Even though it was quite late, Kre was anxious to get going even though he would have to wait around the station for what felt like forever. That was all he had been doing day in and day out since his journey began four months ago.. He hesitated to tap his badge, but then decided to give it a go. The thing actually worked sometimes. But not this time, once again, it decided not to chirp, but was as dead as a dodo.
“Computer locate Major Soya,” he instructed. At least the computer recognized him without him having to repeat his code.
“Major Soya is in her quarters.” The computer replied. “It is on deck, 8, section 4, room 112.”
Kretorg was in two minds about disturbing someone in their private space, but he remained with his initial resolve and made his way to her quarters after consulting a console. It was not too far from his, and in a few minutes he pressed the chime outside Renota’s door.
“Come,” Renota said putting down the tablet she had been reading and glancing at the chronometer.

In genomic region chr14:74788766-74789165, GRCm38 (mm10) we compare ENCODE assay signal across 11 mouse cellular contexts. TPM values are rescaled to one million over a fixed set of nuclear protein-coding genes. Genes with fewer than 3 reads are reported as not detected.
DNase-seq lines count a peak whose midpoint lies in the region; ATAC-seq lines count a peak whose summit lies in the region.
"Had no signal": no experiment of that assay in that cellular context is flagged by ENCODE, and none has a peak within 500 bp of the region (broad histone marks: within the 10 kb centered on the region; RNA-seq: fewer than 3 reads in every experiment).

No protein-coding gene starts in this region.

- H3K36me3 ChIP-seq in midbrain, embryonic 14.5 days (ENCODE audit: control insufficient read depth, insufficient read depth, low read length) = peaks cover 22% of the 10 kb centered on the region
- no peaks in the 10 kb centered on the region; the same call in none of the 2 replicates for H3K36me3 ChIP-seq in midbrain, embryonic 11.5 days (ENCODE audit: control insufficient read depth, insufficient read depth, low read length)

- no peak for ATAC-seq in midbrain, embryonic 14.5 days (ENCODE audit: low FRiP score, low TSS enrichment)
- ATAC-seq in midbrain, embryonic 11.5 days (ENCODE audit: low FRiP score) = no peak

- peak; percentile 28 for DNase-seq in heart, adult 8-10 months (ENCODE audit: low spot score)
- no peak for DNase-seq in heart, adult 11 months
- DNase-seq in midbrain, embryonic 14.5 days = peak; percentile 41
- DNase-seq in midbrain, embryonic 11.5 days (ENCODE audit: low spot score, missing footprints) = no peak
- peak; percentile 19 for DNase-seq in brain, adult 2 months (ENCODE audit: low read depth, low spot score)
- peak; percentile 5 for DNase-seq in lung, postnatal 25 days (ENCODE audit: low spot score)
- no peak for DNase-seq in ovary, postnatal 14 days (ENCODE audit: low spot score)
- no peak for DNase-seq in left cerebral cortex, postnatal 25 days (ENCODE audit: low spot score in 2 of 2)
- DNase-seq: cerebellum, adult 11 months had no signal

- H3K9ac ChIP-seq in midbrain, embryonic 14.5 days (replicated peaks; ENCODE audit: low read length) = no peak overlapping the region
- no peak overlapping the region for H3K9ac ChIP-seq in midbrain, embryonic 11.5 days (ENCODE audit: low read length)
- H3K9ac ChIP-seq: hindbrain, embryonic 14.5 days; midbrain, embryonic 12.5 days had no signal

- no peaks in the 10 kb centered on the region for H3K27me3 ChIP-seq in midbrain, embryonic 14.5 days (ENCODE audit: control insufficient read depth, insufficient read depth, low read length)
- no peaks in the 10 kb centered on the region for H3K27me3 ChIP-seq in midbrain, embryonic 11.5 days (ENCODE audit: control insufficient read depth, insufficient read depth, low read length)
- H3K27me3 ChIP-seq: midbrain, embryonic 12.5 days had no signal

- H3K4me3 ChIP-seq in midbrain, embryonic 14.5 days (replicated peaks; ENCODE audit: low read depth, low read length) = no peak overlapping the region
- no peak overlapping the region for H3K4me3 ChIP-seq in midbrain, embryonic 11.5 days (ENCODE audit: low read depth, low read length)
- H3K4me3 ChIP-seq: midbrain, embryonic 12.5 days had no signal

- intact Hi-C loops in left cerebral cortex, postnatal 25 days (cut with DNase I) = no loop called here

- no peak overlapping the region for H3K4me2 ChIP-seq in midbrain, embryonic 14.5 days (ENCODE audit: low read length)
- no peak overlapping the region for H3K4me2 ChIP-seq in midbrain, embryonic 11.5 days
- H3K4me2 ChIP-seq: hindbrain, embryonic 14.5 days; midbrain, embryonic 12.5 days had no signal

“Good evening, Major, I am Kretorg, the new XO,” he said with an apologetic smile once the door was open. He did not actually step inside, only positioned himself so she could see him clearly. “Please accept my apologies for barging in, but,” he pointed to his badge, “it’s dead,” indicating that he would have preferred to ask first. “I would just like to meet with you, so that I can do something at least…” he explained
“Come in, grab a seat, can I get you something to drink.” Renota said, gesturing for the seat across from her. “And it really isn’t an interruption I still have a few hours of work.” She added gesturing to the mess of PADDs on the table. “Given the Bellona’s role it’s hard to get access to reports before you get aboard.”